Designing biomimetic robots: iterative development of an integrated technology design curriculum

Debra Bernstein, Gillian Puttick, Kristen Wendell, Fayette Shaw, Ethan Danahy & Michael Cassidy
Bernstein, D. Puttick, G., Wendell, K., Shaw, F., Danahy, E., & Cassidy, M. (2021). Designing biomimetic robots: Iterative development of an integrated technology design curriculum. Educational Technology Research and Development.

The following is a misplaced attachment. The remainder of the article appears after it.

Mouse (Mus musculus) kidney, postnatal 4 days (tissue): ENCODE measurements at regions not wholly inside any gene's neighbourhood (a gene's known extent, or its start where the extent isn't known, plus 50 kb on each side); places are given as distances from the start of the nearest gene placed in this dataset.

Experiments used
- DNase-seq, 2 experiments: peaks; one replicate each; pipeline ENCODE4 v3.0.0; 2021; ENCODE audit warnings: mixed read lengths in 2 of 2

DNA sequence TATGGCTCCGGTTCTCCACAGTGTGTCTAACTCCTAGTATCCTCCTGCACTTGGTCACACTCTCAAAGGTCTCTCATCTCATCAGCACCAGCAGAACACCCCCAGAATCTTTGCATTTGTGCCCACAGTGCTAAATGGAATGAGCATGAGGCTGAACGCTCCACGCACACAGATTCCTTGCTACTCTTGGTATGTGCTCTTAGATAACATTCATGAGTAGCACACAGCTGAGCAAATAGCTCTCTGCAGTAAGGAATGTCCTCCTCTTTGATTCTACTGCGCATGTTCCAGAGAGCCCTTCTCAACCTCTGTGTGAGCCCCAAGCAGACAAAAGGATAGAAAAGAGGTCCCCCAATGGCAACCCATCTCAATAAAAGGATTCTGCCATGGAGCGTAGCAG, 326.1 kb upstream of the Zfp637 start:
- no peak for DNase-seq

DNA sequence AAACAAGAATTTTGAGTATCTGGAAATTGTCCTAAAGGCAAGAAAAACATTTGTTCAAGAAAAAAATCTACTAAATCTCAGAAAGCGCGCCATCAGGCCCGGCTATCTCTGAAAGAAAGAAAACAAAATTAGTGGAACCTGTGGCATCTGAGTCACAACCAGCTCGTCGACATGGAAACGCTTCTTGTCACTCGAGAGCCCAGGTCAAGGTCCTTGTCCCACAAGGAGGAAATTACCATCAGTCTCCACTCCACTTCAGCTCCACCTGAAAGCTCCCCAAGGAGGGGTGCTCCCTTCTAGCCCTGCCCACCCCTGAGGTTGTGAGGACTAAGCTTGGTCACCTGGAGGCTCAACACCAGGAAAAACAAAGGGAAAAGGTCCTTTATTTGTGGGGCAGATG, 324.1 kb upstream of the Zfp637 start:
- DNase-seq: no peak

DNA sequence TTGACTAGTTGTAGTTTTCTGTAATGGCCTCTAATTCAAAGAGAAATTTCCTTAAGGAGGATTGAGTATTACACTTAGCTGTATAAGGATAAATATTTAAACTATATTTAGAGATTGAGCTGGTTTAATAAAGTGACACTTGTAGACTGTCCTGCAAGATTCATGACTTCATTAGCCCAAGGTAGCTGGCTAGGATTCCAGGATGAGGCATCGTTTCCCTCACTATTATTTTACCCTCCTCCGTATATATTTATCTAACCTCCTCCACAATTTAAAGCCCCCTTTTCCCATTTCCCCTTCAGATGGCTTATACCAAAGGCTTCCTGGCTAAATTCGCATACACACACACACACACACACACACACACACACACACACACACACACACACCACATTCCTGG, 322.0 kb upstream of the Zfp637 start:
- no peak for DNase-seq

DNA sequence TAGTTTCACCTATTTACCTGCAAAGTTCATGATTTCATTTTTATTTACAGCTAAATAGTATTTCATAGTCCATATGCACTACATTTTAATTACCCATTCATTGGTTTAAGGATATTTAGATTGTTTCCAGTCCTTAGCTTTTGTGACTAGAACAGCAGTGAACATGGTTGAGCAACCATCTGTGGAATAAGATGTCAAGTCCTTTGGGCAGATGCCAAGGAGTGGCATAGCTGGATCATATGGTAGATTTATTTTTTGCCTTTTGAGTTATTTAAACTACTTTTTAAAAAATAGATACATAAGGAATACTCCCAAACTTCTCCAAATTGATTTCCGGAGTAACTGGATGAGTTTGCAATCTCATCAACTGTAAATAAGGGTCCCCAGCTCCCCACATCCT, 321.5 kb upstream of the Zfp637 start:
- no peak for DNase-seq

In most middle schools, learning is segregated by discipline. Yet interdisciplinary approaches have been shown to cultivate creative thinking, support problem solving, and develop interest while supporting knowledge gains (NAE & NRC in STEM Integration in K-12 Education: Status, Prospects, and an Agenda for Research. National Academies Press, Washington, 2014). The Designing Biomimetic Robots project emphasizes problem-based learning to integrate engineering, science, and computational thinking (CT). During a 3 to 4-week unit, students study the natural world to learn how animals accomplish different tasks, then design a robot inspired by what they learned. The project engages students in science, engineering, and CT practices. Over the course of a 3-year project, we used a design-based research approach to: (1) identify and describe strategies and challenges that emerge from integrated curriculum design, (2) explicate how a balance of integrated disciplines can provide opportunities for student participation in science, engineering, and CT practices, and (3) explore how a technology design task can support students’ participation in integrated learning. Data from three focal groups (one from each year of the project) suggest that a focused design task, supported by explicit and targeted supports for science, CT, and engineering practices, led to a student technology design process that was driven by disciplinary understanding. This work highlights the importance of drawing out and prioritizing alignments between disciplines (Barber in Educ Des, 2(8), 2015), to enable integrated learning. Additionally, this work demonstrates how a technology design task can support student learning across disciplines, and how engaging in CT practices can further help students draw these connections.